“The Bellis Azorica is, to my knowledge, the only series of books dedicated exclusively to the Azores and the English-speaking world and, therefore, can play a role in understanding the Azorean diaspora,” he said.

The inaugural volume in the series was Dr. Francisco Cota Fagundes’ fully edited translation of the classic Azorean novel: Stormy Isles: An Azorean Tale by Vitorino Nemesio.

“I am very happy to see that the Regional Government of the Azores has supported and continues to support the translation into English of Azorean writers and literary works,” said Dr. Fagundes, professor emeritus in the Department of Spanish and Portuguese Studies. of the University. University of Massachusetts at Amherst.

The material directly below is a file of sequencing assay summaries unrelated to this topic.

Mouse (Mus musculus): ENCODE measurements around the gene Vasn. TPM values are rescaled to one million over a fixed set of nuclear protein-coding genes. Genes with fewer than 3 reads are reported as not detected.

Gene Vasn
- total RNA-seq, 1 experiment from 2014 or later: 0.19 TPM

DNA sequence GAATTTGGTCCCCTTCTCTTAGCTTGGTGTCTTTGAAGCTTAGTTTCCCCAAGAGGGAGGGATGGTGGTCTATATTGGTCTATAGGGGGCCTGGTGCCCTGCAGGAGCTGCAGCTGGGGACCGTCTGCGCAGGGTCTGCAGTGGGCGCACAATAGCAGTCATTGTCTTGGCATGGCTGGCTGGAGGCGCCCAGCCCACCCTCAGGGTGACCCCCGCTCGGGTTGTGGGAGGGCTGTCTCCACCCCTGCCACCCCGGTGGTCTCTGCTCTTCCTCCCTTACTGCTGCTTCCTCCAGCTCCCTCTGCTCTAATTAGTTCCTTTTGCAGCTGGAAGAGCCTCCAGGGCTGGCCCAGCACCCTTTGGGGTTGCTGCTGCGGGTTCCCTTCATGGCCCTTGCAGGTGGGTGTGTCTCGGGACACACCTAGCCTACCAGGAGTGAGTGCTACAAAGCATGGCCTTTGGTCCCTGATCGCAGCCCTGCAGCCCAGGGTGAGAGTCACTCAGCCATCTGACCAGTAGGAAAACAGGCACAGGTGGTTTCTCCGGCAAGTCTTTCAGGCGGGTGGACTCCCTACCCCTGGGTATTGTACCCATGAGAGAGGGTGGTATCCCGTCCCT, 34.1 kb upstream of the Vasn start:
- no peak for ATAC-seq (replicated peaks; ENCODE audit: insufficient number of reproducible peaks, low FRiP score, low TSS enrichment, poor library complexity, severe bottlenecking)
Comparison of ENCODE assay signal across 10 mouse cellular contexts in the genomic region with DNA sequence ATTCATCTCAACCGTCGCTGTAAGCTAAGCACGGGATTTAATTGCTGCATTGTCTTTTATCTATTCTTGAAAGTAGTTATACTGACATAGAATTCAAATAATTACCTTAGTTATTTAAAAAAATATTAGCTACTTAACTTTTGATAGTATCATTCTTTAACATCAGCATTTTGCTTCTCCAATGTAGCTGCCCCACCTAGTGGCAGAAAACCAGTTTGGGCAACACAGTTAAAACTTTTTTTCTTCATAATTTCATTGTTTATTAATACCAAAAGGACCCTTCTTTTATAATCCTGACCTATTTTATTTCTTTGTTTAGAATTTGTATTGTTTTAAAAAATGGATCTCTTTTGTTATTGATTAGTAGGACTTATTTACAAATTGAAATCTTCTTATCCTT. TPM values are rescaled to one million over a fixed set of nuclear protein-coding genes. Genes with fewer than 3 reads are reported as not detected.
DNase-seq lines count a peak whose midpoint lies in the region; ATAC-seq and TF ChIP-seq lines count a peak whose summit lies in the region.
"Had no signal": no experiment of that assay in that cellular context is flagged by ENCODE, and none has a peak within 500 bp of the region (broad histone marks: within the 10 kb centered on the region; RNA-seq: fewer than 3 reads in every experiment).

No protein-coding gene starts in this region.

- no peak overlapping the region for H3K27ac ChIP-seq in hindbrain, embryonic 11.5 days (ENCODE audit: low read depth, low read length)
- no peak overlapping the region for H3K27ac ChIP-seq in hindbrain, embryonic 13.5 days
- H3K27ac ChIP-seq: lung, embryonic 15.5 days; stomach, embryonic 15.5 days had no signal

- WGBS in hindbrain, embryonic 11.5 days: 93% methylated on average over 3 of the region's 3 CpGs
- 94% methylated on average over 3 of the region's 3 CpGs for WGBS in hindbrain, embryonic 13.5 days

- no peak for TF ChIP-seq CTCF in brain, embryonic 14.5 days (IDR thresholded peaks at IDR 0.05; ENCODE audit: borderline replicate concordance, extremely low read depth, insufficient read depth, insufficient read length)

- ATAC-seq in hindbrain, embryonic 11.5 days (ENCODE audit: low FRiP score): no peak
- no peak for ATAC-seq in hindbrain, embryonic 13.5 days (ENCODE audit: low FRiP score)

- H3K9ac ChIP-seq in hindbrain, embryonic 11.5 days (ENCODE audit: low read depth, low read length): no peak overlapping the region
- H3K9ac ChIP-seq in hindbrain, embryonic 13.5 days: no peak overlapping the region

“Antero Quental, Vitorino Nemésio, Pedro da Silveira, João de Melo, Natália Correia never experienced immigration, but were able to capture many aspects of the immigrant experience [in their books] and thus pay tribute to their compatriots who have directly witnessed and lived these experiences,” said Dr. Fagundes.

The second volume in the series is a bilingual edition of ‘Poems in Absentia & Poems from The Island and the World’ by Pedro da Silveira, translated into English by George Monteiro.

The other three titles published are: “The Unknown Islands” by Raul Brandão, translated by David Brookshaw; ‘Dark Stones’ by Dias de Melo, translated by Gregory McNab; and ‘Smiling in the Darkness’ by Adelaide Freitas, translated by Katharine F. Baker.